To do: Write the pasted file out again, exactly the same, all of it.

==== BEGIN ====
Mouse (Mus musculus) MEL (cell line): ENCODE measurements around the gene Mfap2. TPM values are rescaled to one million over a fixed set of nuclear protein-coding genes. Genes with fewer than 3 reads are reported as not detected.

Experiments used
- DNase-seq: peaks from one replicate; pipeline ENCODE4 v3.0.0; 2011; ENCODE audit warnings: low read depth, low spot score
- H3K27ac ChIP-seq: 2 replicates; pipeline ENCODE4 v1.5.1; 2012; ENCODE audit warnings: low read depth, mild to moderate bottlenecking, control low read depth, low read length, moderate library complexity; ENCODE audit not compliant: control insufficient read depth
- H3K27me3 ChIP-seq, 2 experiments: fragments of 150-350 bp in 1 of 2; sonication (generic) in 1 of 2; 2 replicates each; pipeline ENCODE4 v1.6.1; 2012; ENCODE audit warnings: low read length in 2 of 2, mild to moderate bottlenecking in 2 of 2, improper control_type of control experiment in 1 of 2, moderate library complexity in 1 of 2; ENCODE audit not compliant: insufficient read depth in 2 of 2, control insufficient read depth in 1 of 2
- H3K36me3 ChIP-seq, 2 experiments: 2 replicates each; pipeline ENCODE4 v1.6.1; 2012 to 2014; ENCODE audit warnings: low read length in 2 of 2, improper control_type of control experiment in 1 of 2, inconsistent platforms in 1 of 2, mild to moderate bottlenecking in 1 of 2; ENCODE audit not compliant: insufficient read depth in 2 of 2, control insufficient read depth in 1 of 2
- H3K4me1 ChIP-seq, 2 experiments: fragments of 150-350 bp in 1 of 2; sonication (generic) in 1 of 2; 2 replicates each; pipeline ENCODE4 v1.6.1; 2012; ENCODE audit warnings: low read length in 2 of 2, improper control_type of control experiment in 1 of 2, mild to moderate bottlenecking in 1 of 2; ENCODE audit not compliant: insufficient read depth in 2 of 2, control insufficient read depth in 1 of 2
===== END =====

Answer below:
Mouse (Mus musculus) MEL (cell line): ENCODE measurements around the gene Mfap2. TPM values are rescaled to one million over a fixed set of nuclear protein-coding genes. Genes with fewer than 3 reads are reported as not detected.

Experiments used
- DNase-seq: peaks from one replicate; pipeline ENCODE4 v3.0.0; 2011; ENCODE audit warnings: low read depth, low spot score
- H3K27ac ChIP-seq: 2 replicates; pipeline ENCODE4 v1.5.1; 2012; ENCODE audit warnings: low read depth, mild to moderate bottlenecking, control low read depth, low read length, moderate library complexity; ENCODE audit not compliant: control insufficient read depth
- H3K27me3 ChIP-seq, 2 experiments: fragments of 150-350 bp in 1 of 2; sonication (generic) in 1 of 2; 2 replicates each; pipeline ENCODE4 v1.6.1; 2012; ENCODE audit warnings: low read length in 2 of 2, mild to moderate bottlenecking in 2 of 2, improper control_type of control experiment in 1 of 2, moderate library complexity in 1 of 2; ENCODE audit not compliant: insufficient read depth in 2 of 2, control insufficient read depth in 1 of 2
- H3K36me3 ChIP-seq, 2 experiments: 2 replicates each; pipeline ENCODE4 v1.6.1; 2012 to 2014; ENCODE audit warnings: low read length in 2 of 2, improper control_type of control experiment in 1 of 2, inconsistent platforms in 1 of 2, mild to moderate bottlenecking in 1 of 2; ENCODE audit not compliant: insufficient read depth in 2 of 2, control insufficient read depth in 1 of 2
- H3K4me1 ChIP-seq, 2 experiments: fragments of 150-350 bp in 1 of 2; sonication (generic) in 1 of 2; 2 replicates each; pipeline ENCODE4 v1.6.1; 2012; ENCODE audit warnings: low read length in 2 of 2, improper control_type of control experiment in 1 of 2, mild to moderate bottlenecking in 1 of 2; ENCODE audit not compliant: insufficient read depth in 2 of 2, control insufficient read depth in 1 of 2